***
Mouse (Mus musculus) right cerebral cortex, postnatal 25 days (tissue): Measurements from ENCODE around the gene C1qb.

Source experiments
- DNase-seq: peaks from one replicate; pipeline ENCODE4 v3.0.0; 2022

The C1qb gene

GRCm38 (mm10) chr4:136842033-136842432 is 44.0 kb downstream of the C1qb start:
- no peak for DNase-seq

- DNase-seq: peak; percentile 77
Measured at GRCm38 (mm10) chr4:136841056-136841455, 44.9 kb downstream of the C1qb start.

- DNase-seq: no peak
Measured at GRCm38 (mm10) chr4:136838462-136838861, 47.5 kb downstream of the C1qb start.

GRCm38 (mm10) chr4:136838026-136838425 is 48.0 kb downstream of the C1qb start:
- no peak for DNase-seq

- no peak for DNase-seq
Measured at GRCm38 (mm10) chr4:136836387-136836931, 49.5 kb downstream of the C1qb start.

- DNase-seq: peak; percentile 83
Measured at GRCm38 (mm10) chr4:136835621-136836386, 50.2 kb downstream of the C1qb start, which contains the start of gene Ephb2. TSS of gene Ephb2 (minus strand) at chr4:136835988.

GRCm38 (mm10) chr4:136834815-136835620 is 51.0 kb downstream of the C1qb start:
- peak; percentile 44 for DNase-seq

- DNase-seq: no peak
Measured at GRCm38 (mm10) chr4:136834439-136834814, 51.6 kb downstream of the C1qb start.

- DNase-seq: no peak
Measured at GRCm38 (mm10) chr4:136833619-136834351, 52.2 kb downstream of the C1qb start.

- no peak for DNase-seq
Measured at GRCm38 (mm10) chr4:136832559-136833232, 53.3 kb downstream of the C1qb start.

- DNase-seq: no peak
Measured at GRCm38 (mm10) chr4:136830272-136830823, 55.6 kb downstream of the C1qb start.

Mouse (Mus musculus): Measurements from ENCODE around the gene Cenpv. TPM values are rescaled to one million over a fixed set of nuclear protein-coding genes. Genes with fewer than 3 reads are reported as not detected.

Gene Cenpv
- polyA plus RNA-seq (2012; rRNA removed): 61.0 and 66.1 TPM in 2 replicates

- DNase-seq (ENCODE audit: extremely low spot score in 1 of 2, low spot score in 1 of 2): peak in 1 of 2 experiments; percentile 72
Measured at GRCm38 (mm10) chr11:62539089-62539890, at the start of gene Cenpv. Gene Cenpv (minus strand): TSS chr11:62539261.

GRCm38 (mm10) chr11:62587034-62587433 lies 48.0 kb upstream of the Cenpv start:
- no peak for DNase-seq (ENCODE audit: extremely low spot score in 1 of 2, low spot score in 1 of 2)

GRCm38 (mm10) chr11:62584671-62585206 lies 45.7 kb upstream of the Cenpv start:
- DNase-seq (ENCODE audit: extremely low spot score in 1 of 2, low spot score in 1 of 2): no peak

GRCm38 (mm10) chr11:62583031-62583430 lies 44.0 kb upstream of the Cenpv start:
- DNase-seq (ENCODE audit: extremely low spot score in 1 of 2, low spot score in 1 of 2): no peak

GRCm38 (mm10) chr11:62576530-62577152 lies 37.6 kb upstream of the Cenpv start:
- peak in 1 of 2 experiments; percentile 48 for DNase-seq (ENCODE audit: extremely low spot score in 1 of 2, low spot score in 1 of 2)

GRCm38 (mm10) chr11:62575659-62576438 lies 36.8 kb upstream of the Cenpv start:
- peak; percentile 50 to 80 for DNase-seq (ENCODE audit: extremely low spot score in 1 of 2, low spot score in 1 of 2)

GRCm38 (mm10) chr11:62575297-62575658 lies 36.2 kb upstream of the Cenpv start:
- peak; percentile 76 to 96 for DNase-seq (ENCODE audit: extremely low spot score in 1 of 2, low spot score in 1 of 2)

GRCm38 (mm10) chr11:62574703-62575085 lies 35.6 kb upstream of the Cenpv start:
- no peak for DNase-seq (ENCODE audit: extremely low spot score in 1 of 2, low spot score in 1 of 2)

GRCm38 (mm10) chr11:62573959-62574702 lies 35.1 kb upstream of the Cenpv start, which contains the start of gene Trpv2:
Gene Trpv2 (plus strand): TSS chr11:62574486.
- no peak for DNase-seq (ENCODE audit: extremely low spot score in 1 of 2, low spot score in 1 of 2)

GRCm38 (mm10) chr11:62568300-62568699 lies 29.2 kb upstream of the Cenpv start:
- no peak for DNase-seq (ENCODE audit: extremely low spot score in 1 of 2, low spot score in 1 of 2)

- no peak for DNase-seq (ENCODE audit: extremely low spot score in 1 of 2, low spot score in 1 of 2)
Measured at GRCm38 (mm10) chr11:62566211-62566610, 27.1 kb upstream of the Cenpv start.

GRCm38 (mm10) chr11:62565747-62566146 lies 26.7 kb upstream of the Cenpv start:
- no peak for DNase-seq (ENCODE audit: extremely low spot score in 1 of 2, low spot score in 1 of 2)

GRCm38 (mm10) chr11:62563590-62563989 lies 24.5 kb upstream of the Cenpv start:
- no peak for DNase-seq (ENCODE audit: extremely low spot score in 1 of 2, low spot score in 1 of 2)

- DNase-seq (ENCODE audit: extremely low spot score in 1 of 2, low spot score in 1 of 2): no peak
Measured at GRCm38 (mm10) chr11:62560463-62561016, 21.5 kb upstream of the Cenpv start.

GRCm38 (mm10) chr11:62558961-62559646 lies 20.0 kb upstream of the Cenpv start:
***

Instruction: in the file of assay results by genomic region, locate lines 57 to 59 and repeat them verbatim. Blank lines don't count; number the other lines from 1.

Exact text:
- DNase-seq (ENCODE audit: extremely low spot score in 1 of 2, low spot score in 1 of 2): no peak
Measured at GRCm38 (mm10) chr11:62560463-62561016, 21.5 kb upstream of the Cenpv start.

GRCm38 (mm10) chr11:62558961-62559646 lies 20.0 kb upstream of the Cenpv start: